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BC NDP silent on China’s human rights; ambiguous on Belt and Road Initiative

Despite political norms, local critics of the Chinese Communist Party want to see provincial politicians stand up for democracy and B.C. residents facing alleged threats by Chinese agents
Prior to Sino-Canadian diplomatic relations souring in December 2018, Premier John Horgan continued down a road of deepening ties between B.C. and China, such as signing an MOU with Tencent, a Chinese tech firm the United States rebukes for its ties to the Chinese Communist Party | Photo: BC Government Flikr

The BC NDP remains silent on whether or not it will continue to support the further encroachment of China’s Belt and Road Initiative into British Columbia, if elected.

“The B.C. government regularly works with foreign countries, including China, when it comes to trade and industries that affect British Columbians,” stated an NDP spokesperson by email Sunday, after the party had been asked several times by Glacier Media for its future trade policy with China and how it may address growing concerns about that country’s human rights violations, including against B.C. residents, allegedly.

The NDP says it too, like the BC Liberal Party, will maintain a hands-off approach to raising such human rights matters with Chinese trade officials in the future.

“As a party and a government, we believe strongly in safeguarding human rights. However, foreign policy relations are the responsibility of the federal government, not the provincial government,” said the NDP, providing no indication it may take any such concerns to Ottawa.

However, while the BC NDP may defer human rights matters, the provincial government has significant autonomy to craft provincial trade policy with other nations, including authoritarian ones that are unsanctioned by Canada, such as China.

Premier John Horgan has previously declined Glacier Media’s request to address why his government continues to support a memorandum of understanding (MOU) on China’s Belt and Road Initiative (BRI), which was signed in 2016 by the BC Liberals with Guangdong province and remains on the books under his party’s governance. The controversial agreement is intended to foster increased economic, social and cultural ties between the countries.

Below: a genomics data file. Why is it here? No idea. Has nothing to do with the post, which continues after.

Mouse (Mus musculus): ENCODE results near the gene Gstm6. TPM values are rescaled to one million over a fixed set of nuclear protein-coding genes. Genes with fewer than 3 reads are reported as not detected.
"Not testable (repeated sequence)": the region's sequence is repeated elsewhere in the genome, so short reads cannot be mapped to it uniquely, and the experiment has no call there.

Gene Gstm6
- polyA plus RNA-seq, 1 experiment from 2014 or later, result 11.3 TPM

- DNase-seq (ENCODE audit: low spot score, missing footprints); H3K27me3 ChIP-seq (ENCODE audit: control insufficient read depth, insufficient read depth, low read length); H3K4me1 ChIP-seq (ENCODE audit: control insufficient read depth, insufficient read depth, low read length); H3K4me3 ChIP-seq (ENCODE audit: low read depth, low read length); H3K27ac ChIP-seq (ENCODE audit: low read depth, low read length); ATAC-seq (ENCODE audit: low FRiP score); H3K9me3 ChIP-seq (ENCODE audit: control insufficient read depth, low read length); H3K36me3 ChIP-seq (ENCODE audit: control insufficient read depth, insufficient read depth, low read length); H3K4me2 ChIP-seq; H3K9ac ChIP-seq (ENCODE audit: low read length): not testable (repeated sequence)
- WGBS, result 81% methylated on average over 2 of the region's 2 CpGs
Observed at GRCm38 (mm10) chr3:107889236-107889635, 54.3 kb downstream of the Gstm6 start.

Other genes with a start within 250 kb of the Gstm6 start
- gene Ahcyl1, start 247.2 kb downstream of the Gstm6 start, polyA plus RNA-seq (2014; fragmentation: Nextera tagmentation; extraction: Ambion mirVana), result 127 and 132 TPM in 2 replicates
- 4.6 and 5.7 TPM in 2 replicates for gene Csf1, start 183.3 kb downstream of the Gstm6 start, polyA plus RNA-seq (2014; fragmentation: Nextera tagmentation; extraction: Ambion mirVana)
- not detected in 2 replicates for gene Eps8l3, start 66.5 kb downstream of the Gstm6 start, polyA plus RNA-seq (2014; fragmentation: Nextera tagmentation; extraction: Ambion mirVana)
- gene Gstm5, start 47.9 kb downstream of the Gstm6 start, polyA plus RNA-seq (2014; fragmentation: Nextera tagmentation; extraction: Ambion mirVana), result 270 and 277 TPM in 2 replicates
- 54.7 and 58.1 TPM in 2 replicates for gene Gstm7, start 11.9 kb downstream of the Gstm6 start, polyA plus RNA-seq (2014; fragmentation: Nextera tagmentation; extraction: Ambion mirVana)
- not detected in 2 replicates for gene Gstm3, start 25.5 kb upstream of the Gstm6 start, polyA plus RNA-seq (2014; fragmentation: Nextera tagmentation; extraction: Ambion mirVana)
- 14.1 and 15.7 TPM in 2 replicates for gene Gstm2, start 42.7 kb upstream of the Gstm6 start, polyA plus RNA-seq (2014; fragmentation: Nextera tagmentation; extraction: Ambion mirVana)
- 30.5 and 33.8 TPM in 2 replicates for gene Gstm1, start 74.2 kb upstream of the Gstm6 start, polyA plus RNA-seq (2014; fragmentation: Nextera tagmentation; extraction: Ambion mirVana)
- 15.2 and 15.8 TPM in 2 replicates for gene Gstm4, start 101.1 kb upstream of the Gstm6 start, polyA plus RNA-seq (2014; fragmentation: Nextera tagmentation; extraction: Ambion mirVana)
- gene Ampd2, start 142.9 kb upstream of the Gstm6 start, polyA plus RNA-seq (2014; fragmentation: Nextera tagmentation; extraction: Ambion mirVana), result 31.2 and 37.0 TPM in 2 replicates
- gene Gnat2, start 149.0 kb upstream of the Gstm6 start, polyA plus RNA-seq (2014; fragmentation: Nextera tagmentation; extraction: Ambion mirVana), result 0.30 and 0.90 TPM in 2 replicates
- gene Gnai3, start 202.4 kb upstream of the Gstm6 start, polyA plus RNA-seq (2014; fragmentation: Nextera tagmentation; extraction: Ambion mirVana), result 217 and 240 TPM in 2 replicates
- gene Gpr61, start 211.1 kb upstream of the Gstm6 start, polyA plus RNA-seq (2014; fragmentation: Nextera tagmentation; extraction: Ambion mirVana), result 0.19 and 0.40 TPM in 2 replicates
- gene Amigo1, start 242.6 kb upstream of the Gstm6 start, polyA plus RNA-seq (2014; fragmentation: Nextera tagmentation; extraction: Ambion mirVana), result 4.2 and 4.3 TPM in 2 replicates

Last week, BC Liberal leader Andrew Wilkinson was asked similar questions. Wilkinson also deferred his party’s future trade policy with China to the federal government; however, he did specifically voice concern about detained Canadians following the December 2018 arrest of Huawei CFO Meng Wanzhou.

Neither party has stated their trade policy in their election platforms ahead of the October 24 election.

Horgan’s silence on what is presently happening to Hong Kong’s democratic system and values under a new national security law does not sit well with many British Columbians of Hong Kong descent, said Jane Li, a member of local pro-democracy group Vancouver Hong Kong Political Activists.

“Isn’t it the province’s responsibility to protect B.C. residents and their safety and interests here?” asked Li, whose group contends Canadians are being harassed by agents of the Chinese Communist Party (CCP). 

The activists also report threats being made against their family members overseas meant to suppress criticism of the authoritarian regime here in Canada.

“These issues are heavily provincial and municipal,” said Li. “It isn’t a matter that a provincial politician can just defer and say, ‘I’ll just let the federal government deal with it.’”

In this respect, Li says Horgan – and others – are ignoring the concerns of Chinese-Canadians who believe in democracy and personal liberty. She suggested newer mainland Chinese immigrants are also repressed and threatened.

Li’s activist colleague Jody Chan, who uses an alias to protect her family from threats, concurred.

“What I want the provincial government to understand is the CCP is very actively approaching municipal and provincial politicians and actively interfering in local and provincial politics. They are doing this to bypass federal oversight,” contends Chan.

Li and Chan are also part of a coalition group called Alliance Canada Hong Kong running an election campaign called “No BC for Xi,” with Xi being China President Xi Jingping. The coalition is canvassing political candidates, asking them if they will decline gifts from CCP-linked organizations and people and if they will still support the BRI in B.C.

One NDP candidate has spoken out at a local level to the campaign.

“I pledge to decline any gifts or donations from the CCP, and secondly, I will reject CCP belt and road initiatives,” stated Richmond North Centre candidate Jaeden Dela Torre.

In May, an Angus Reid poll showed just 16% of Canadians held a favourable view of China. And, when asked about the country’s approach to relations with China, 76% said Canada should prioritize human rights and the rule of law over economic opportunity.

The provincial election takes place this Saturday.

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